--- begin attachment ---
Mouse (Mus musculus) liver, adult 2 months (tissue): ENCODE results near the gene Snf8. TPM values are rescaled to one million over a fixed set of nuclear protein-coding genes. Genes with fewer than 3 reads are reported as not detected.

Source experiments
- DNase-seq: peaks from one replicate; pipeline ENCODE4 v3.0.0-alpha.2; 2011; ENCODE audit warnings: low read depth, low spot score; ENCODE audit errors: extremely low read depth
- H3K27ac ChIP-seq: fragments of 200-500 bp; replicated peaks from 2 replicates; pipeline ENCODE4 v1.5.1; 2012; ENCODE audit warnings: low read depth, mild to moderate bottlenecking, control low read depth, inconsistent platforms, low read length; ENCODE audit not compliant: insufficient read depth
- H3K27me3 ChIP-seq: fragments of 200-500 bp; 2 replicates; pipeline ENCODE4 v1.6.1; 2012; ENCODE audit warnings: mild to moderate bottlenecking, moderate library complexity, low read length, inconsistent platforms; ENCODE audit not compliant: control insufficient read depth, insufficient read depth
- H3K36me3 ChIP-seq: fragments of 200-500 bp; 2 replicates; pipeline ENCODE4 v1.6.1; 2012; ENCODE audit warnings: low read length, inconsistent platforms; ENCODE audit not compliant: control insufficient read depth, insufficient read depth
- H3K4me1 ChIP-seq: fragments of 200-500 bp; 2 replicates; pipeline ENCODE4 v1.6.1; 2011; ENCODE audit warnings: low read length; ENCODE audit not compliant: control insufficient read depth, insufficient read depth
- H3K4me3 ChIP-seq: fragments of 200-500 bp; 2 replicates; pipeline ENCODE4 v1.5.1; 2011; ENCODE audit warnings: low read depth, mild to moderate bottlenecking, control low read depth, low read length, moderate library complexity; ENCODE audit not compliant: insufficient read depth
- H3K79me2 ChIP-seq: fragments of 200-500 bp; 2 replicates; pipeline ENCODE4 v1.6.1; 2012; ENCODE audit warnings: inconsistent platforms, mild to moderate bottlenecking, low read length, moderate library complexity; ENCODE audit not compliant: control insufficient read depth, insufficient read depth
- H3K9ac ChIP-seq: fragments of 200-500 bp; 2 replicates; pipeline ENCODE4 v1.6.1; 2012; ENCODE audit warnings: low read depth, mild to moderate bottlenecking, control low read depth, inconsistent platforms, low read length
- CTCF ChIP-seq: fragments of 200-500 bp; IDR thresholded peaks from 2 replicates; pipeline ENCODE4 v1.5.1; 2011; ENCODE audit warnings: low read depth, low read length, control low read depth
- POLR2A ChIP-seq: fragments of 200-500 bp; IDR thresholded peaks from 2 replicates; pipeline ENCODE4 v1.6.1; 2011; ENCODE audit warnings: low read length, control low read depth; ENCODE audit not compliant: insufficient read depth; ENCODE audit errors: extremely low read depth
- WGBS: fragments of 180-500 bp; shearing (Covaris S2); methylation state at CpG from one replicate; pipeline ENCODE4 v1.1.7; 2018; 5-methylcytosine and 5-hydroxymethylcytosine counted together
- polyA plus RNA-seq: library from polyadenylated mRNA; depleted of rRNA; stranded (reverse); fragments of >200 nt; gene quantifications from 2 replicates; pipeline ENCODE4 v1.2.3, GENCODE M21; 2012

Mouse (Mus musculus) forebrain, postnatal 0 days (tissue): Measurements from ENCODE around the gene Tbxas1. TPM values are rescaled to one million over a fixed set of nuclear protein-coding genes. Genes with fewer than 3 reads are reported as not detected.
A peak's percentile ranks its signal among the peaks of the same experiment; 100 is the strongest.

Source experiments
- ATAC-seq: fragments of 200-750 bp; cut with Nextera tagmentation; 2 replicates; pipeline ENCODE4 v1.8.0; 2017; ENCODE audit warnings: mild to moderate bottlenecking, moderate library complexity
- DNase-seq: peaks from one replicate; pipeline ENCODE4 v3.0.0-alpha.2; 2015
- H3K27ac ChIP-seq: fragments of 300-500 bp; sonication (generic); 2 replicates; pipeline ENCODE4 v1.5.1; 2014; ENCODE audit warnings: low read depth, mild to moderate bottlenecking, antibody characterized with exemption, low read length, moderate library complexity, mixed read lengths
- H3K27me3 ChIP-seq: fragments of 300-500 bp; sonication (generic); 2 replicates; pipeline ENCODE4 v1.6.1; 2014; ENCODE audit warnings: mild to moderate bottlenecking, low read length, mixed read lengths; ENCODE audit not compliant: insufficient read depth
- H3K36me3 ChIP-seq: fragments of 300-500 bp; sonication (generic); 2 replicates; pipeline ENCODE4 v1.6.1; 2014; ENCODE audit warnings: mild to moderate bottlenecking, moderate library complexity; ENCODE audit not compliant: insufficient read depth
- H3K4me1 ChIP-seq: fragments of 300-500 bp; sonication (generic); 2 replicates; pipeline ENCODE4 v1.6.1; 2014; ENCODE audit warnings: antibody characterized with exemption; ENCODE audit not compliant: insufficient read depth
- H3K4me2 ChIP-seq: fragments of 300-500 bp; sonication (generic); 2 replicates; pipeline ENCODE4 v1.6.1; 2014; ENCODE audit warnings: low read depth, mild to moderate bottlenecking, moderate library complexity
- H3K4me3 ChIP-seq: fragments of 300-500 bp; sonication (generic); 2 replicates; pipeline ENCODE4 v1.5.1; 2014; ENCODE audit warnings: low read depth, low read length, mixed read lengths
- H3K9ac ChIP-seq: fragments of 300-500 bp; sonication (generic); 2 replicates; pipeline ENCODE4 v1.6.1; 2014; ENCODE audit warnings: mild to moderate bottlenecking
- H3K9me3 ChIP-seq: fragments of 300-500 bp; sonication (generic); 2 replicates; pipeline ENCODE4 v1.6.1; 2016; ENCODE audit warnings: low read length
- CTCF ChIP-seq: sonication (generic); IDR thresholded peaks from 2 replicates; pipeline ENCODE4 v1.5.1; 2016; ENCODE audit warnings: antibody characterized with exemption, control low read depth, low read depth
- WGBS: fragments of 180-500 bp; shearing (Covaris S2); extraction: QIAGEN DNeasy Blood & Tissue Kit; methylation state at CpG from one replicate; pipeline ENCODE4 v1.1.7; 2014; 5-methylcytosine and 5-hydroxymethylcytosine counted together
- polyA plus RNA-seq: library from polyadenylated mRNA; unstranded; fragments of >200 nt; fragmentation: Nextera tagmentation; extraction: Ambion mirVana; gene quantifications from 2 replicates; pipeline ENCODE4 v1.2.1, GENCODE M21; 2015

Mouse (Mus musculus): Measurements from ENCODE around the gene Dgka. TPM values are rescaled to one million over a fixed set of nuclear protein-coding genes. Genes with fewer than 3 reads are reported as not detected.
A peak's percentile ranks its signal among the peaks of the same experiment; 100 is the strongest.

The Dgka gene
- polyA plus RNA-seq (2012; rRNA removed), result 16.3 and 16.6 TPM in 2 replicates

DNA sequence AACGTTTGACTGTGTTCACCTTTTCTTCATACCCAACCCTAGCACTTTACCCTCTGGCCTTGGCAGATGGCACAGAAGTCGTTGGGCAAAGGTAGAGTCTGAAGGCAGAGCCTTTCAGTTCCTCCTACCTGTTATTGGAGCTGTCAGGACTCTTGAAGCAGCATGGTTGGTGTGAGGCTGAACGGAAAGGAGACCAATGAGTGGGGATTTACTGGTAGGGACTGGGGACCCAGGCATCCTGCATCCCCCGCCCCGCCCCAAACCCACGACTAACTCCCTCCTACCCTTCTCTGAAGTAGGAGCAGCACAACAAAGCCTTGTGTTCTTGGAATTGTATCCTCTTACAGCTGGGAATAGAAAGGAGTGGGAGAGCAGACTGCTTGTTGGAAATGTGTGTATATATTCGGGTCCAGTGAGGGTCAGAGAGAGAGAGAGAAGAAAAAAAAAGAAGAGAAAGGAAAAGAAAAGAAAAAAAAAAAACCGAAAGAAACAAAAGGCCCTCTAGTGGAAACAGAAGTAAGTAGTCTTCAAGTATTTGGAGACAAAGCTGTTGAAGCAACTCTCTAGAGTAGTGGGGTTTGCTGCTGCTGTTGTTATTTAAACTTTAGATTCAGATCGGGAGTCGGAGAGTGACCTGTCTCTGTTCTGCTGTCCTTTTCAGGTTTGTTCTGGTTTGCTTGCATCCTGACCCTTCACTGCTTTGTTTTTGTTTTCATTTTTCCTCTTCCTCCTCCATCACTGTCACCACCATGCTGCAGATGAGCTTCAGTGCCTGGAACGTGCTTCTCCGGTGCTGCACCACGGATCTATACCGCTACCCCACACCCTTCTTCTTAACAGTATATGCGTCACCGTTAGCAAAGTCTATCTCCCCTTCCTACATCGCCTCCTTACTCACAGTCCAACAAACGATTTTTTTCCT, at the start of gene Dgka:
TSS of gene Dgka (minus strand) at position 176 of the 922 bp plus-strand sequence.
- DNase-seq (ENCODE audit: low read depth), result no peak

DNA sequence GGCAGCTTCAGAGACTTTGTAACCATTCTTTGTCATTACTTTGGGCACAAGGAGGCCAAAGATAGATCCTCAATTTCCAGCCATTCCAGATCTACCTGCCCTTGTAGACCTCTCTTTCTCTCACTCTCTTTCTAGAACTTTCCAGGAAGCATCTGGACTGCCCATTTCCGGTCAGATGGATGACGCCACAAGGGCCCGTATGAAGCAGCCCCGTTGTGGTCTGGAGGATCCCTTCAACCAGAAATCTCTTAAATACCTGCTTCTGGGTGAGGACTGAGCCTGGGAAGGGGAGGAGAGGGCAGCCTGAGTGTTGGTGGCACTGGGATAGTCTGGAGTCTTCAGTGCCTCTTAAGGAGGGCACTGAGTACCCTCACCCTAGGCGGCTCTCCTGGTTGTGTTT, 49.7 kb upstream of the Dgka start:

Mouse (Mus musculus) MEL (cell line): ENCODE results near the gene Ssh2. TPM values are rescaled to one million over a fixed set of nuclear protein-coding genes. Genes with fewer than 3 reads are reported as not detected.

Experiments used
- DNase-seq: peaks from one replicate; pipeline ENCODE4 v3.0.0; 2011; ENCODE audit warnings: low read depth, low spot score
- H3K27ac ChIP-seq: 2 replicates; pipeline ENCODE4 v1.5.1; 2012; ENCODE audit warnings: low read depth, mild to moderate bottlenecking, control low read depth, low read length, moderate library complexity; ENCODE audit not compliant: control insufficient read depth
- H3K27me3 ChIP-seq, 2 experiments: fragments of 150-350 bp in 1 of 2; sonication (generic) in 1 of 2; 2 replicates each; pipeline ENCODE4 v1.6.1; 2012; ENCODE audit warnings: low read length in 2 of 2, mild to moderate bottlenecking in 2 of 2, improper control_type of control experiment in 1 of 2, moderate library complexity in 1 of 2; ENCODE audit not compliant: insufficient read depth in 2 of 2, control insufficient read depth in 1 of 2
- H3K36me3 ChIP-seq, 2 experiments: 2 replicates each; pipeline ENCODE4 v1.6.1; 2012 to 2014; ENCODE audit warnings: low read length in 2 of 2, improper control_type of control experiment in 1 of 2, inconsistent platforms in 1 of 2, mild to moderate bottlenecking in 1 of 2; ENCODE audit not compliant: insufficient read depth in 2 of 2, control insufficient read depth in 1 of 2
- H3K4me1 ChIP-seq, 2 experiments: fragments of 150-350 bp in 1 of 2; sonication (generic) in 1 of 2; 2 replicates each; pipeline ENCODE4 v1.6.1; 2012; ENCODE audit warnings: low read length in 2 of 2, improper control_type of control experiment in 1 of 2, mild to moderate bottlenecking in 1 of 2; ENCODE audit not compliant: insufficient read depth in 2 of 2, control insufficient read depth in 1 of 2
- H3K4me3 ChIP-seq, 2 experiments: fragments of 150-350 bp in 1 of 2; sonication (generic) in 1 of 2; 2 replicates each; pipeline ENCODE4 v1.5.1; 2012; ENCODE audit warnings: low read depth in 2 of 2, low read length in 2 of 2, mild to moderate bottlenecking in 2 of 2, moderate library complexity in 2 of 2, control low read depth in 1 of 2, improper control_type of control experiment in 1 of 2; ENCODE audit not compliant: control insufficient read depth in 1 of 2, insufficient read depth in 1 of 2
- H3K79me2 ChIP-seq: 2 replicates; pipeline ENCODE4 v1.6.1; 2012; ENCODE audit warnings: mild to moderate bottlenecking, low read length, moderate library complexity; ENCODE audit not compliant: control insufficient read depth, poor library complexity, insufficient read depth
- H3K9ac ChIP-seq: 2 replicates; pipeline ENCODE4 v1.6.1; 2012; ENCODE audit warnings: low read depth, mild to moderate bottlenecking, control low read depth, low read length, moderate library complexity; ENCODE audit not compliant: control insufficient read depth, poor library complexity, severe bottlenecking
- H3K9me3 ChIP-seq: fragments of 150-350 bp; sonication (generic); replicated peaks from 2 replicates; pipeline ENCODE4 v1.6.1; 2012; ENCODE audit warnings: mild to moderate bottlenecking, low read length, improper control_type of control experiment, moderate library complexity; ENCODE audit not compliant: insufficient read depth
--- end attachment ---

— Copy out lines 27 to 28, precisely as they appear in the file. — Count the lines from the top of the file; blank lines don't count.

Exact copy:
- H3K9me3 ChIP-seq: fragments of 300-500 bp; sonication (generic); 2 replicates; pipeline ENCODE4 v1.6.1; 2016; ENCODE audit warnings: low read length
- CTCF ChIP-seq: sonication (generic); IDR thresholded peaks from 2 replicates; pipeline ENCODE4 v1.5.1; 2016; ENCODE audit warnings: antibody characterized with exemption, control low read depth, low read depth